How to Buy a Car

One of the easiest ways of throwing away your hard earned money, next to taking a trip to Las Vegas, lies in buying a car. The auto retail industry is one of the greatest money traps ever devised and the average consumer has little hope of beating the odds when purchasing a new or used car. Here are some tips on how to avoid losing your shirt at the dealer’s table next time around. Read to the bottom of the page and you will find a car loan calculator for estimating your payments.

Doing your research

Never walk into a dealership before researching your intended purchase by talking to friends, your neighborhood mechanic or trolling the internet. There are many internet sites that offer free information on prices for the basic car, and in particular, option packages. Markups on some of these packages can run as high as 100%. Having narrowed your choices to a few models you may want to start thinking about the long term effects of what you are buying by running the numbers through a car loan calculator.

Start by gathering information on reliability issues and repair costs. This can save you some grief later if anything breaks just outside of the warranty period. You may want to think about buying an extended warranty while you are doing your research and now is the time to start adding that figure to your total purchase price. If you intend to keep the vehicle for the life of your loan and beyond, an extended warranty could save you gobs of cash should your transmission or engine fail. Many vehicles come from the factory with expensive navigation and audio systems installed so make sure your intended warranty covers those as well. And never, ever purchase an extended warranty from the dealership as the price will include their markup too.

Gap insurance

Here’s where you can avoid a nasty surprise. Let’s say you bought a car for $20,000 and after two years you are broadsided at an intersection by the town drunk. You would expect to call your insurance company who would cut you a check for the value of the car so you could pay off your note and go buy another car. But you may be surprised.

After two years, you may owe $15,000 say on your car loan. But as car values often plummet 25% in their first year, by year two your vehicle may be worth only $12,000. Guess how much money you will recover from your insurance company? You will find yourself on the horns of a dilemma as you are $3,000 short of paying off your loan. Of course, this is a rough example and gaps may vary. Gap insurance covers the difference between the insurance valuation and the remainder of your loan. And, as before, don’t buy this at the dealership either.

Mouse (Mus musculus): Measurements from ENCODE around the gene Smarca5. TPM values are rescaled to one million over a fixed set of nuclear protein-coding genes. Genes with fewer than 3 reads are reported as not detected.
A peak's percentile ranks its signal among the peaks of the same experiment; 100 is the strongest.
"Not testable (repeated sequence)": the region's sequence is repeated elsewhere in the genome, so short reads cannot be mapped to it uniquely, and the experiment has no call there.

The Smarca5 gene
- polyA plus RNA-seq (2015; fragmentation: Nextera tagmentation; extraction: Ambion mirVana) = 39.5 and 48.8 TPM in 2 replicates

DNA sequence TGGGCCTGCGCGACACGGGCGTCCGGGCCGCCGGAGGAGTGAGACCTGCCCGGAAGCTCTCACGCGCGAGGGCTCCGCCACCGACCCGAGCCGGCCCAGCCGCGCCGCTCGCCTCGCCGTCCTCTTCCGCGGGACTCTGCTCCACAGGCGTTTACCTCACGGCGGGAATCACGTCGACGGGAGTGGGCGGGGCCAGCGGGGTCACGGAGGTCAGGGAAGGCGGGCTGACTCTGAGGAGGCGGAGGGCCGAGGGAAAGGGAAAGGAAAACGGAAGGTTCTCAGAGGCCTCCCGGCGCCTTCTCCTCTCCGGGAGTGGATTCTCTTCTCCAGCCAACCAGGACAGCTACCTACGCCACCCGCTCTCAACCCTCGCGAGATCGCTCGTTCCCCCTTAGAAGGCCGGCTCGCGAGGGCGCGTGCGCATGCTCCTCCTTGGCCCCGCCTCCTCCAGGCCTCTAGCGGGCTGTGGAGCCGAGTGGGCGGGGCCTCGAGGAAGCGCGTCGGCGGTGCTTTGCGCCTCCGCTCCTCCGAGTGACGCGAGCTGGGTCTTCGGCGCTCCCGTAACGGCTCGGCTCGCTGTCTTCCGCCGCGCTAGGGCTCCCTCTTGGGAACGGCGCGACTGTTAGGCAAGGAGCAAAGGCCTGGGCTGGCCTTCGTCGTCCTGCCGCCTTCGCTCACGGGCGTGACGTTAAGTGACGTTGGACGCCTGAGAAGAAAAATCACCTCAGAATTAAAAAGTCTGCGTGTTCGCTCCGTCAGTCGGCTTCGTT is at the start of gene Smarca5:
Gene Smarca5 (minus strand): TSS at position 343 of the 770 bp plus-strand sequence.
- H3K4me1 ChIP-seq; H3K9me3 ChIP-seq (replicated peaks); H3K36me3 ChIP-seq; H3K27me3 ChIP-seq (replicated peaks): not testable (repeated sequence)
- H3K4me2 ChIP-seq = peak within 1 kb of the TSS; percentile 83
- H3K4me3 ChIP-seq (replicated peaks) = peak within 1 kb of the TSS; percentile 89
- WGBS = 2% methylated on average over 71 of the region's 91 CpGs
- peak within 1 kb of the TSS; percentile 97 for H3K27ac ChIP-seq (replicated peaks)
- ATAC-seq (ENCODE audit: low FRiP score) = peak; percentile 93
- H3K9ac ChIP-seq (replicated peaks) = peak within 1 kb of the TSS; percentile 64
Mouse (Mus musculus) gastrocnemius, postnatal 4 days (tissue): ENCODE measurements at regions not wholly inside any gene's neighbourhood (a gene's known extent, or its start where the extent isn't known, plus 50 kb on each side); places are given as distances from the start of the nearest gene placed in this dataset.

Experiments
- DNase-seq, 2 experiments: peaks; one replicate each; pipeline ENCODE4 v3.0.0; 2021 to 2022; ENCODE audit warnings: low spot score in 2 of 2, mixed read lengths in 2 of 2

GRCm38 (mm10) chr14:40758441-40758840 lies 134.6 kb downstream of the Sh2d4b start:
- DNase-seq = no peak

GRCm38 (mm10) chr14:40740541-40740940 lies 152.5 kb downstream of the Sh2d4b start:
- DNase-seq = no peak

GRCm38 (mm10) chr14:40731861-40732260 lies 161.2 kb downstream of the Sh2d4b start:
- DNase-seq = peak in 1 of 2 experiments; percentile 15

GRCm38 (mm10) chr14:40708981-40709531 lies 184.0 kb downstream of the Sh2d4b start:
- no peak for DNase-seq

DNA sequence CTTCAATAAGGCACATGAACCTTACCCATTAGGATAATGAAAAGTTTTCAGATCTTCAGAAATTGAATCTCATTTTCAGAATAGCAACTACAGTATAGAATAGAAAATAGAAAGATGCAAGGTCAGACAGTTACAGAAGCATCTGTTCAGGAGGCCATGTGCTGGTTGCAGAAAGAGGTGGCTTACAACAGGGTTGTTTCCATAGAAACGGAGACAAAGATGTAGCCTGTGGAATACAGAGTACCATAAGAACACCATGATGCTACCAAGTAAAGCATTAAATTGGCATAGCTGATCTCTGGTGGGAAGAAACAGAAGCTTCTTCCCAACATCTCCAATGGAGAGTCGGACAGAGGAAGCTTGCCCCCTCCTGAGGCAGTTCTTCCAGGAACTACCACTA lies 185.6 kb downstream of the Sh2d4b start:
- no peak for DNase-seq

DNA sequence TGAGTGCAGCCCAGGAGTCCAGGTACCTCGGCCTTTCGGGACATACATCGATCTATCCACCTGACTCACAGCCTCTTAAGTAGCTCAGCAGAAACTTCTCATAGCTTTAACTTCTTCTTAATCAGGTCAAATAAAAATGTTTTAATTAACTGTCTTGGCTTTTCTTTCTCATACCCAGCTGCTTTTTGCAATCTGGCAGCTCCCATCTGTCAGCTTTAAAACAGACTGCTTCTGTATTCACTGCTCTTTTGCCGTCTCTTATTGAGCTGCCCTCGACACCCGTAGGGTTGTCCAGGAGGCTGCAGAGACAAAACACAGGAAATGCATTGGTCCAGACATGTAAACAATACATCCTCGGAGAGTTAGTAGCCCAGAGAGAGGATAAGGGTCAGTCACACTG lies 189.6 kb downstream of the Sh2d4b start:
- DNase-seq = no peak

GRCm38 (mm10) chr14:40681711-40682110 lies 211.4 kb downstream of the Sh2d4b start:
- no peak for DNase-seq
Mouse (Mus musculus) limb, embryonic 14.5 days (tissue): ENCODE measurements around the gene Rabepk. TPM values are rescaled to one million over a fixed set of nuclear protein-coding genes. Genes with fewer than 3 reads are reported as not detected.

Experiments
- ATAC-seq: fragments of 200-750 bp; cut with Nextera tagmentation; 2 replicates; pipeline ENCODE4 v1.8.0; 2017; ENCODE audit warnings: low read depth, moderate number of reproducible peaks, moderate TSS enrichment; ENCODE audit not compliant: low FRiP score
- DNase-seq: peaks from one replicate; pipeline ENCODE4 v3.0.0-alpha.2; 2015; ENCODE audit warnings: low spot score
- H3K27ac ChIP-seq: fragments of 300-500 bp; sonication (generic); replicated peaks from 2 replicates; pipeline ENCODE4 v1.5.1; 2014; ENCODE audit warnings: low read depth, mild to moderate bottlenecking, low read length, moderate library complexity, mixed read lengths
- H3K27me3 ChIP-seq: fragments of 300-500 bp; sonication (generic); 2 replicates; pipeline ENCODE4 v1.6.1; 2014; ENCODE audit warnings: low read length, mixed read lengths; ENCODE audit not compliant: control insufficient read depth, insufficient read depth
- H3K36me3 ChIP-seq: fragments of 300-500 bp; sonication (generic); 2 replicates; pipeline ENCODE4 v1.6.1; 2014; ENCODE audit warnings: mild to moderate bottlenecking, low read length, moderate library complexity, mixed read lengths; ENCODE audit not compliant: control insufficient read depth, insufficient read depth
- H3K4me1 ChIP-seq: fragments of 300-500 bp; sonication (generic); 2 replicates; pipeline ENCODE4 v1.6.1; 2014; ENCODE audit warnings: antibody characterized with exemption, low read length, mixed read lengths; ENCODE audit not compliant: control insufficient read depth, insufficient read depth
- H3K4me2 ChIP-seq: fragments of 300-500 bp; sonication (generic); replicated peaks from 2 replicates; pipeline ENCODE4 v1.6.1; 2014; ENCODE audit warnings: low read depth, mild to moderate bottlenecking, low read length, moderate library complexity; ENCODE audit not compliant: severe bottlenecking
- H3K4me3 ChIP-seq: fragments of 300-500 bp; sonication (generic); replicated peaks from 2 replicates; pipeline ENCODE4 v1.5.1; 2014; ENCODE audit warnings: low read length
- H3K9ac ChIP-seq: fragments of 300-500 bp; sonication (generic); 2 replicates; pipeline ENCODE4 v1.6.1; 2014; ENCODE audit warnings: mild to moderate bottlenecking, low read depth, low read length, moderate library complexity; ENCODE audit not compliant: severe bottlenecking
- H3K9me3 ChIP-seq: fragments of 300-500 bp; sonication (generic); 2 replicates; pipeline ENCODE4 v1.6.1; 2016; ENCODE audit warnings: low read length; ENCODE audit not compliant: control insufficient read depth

The fine print

Having done your research and walked the gauntlet at the dealership, you will be invited into the inner sanctum of the finance office. This is where the dealership often recoups what they lost on the sales floor in order to make the deal. And this is where the numbers often do not add up. The finance office makes its money by selling you extras that don’t come from the factory, such as the aforementioned extended warranty and gap insurance deals. The markups can often be more than they made selling you the car itself. Then there’s the paperwork.

Quite often you have been left in a weakened state sitting in the sales office for three or more hours. I have a friend who spent 7 hours in a dealership buying her dream car and was very groggy by the time she got to the finance office. She did, however notice that the finance manager was offering her a 10% car note despite the fact that her credit score hovered around 750. This is the point at which your laptop or car loan calculator becomes your friend.

Add the numbers

Make sure you inspect, then add the numbers on the contract and ensure they add up correctly. You would be surprised! Your next step is to run the numbers through a car loan calculator or downloaded program that will tell you whether the cost of the vehicle plus junk fees at the quoted A.P.R ends up at the monthly payment you expected to find. A ten dollar difference over the life of a 73 month car loan means a whopping profit for the finance office, on top of the markup they made on the car, the dealer junk fees and the check the manufacturer mails them as part of their incentive program. But you knew about those checks didn’t you?

If you suspect the numbers are not adding up you may want to consider walking away. Remember, no matter how much you love the car, there’s another one very much like it on the way from the factory to the dealer down the street. Now is a good time to visit your bank or credit union with the negotiated price of the vehicle in hand. I prefer credit unions whose rates are often the lowest available. Arrange your financing there and return to the dealership with your check in hand. You may find that you have saved yourself several hundred, and sometimes, several thousand dollars over the life of the loan.